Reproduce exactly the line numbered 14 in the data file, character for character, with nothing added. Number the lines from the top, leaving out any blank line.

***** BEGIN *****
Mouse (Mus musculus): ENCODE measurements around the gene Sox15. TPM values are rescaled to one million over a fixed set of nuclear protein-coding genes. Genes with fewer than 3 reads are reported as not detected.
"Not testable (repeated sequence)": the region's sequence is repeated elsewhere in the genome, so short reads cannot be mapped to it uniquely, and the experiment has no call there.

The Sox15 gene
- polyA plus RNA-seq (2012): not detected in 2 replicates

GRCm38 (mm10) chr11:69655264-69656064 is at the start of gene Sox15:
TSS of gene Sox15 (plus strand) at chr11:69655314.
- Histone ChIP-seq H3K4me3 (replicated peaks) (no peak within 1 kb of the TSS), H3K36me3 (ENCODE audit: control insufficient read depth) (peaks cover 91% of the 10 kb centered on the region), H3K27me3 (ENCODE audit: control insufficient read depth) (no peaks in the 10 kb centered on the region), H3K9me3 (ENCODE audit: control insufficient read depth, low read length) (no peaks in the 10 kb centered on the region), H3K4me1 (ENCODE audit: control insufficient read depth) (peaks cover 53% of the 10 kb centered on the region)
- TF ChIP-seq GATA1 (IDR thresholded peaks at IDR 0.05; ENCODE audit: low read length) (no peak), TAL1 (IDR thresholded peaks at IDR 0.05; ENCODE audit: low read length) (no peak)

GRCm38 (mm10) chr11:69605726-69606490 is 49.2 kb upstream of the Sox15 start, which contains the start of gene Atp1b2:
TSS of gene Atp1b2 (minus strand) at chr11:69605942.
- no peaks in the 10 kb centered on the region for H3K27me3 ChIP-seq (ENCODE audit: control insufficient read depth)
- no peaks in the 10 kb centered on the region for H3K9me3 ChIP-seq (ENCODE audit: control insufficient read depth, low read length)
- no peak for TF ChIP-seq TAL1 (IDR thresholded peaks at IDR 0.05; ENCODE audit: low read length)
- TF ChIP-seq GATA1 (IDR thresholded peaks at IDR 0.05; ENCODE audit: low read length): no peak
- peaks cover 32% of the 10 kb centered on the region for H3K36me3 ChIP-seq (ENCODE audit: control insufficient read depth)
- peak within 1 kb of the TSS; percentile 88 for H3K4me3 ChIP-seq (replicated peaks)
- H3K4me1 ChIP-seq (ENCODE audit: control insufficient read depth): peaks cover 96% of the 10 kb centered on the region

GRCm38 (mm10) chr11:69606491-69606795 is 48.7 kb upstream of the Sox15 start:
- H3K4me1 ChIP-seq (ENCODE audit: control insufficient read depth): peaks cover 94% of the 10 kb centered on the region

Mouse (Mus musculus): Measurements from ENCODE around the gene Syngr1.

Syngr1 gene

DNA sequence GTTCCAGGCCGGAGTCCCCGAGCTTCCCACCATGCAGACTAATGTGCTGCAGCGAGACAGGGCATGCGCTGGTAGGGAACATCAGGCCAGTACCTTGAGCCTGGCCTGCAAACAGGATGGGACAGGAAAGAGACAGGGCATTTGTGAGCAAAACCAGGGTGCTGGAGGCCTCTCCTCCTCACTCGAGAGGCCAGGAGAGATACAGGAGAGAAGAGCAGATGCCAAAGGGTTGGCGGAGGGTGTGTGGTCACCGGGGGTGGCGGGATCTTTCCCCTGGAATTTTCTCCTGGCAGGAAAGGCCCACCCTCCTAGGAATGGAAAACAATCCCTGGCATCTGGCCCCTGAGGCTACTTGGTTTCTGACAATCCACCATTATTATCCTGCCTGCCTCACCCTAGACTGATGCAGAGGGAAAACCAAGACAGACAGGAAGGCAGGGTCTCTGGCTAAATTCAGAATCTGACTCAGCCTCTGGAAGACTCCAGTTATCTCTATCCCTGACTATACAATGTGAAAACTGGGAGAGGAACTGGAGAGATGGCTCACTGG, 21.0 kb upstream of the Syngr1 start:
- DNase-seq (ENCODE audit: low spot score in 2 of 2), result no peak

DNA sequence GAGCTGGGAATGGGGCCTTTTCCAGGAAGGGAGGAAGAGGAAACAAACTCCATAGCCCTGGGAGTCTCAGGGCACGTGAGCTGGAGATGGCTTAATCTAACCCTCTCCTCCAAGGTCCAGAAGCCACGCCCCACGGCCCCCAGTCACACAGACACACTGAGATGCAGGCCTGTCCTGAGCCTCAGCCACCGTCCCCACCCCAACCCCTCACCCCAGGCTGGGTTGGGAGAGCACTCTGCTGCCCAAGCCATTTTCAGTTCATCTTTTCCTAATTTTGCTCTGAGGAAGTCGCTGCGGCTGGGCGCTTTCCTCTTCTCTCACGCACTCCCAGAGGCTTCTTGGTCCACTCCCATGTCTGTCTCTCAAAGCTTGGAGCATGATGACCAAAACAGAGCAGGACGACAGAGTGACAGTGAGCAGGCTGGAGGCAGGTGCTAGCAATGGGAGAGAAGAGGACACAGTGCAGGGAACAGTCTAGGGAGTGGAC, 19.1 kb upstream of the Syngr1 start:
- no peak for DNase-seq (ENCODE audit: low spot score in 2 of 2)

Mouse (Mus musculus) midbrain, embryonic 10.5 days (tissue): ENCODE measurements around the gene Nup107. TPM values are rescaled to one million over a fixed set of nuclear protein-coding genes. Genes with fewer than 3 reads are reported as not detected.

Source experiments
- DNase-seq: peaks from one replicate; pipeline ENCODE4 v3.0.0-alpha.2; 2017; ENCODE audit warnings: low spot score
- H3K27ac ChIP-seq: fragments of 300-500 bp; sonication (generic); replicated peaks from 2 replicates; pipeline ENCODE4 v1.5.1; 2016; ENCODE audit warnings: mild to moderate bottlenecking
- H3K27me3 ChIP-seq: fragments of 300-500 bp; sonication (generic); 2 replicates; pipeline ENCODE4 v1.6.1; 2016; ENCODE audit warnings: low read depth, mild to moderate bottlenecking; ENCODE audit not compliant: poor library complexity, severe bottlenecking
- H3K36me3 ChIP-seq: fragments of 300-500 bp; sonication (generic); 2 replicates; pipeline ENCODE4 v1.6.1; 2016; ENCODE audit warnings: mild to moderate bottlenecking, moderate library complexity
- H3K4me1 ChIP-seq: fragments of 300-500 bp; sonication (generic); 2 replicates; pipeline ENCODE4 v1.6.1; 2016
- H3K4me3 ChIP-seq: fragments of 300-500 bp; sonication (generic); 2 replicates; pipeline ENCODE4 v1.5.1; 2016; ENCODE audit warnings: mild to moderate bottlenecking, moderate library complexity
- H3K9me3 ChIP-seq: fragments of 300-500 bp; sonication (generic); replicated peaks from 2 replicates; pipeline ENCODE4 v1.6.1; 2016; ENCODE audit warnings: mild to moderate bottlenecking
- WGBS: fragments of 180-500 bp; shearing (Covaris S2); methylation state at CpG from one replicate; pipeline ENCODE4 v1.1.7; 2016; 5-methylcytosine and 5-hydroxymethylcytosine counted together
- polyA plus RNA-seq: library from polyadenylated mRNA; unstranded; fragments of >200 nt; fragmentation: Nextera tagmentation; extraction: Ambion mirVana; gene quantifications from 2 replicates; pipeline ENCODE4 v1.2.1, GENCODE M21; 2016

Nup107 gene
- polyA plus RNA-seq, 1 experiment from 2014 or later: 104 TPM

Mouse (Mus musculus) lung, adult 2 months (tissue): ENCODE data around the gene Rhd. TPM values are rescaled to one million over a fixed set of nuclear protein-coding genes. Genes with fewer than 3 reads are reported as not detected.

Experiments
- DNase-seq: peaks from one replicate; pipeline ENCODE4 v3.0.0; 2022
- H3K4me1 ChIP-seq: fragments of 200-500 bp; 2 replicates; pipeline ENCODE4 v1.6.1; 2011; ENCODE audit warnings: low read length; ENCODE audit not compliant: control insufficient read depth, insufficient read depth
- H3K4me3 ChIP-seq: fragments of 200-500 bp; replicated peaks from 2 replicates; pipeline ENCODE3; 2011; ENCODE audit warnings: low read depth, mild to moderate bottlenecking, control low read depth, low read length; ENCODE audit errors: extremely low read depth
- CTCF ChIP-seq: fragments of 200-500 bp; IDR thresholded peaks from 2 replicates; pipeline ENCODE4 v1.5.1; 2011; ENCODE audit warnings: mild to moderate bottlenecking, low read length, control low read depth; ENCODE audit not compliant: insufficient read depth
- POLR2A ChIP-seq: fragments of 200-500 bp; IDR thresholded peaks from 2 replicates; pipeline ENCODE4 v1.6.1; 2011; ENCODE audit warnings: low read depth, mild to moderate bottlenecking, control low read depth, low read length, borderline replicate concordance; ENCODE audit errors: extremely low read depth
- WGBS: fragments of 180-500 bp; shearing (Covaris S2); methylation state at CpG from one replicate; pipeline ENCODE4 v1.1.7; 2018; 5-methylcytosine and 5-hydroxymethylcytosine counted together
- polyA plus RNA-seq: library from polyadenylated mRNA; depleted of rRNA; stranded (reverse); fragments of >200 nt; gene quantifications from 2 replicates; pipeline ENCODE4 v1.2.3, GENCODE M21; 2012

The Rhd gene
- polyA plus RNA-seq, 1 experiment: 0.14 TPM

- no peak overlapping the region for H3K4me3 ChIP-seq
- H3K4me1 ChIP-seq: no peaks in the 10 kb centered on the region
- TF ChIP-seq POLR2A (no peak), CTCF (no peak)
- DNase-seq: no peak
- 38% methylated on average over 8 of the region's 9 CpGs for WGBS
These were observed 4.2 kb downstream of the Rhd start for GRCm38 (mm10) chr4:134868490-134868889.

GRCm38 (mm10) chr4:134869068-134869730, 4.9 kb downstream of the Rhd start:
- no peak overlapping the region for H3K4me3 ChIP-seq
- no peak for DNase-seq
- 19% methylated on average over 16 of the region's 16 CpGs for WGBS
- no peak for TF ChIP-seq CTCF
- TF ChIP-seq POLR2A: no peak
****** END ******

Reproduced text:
- TF ChIP-seq GATA1 (IDR thresholded peaks at IDR 0.05; ENCODE audit: low read length): no peak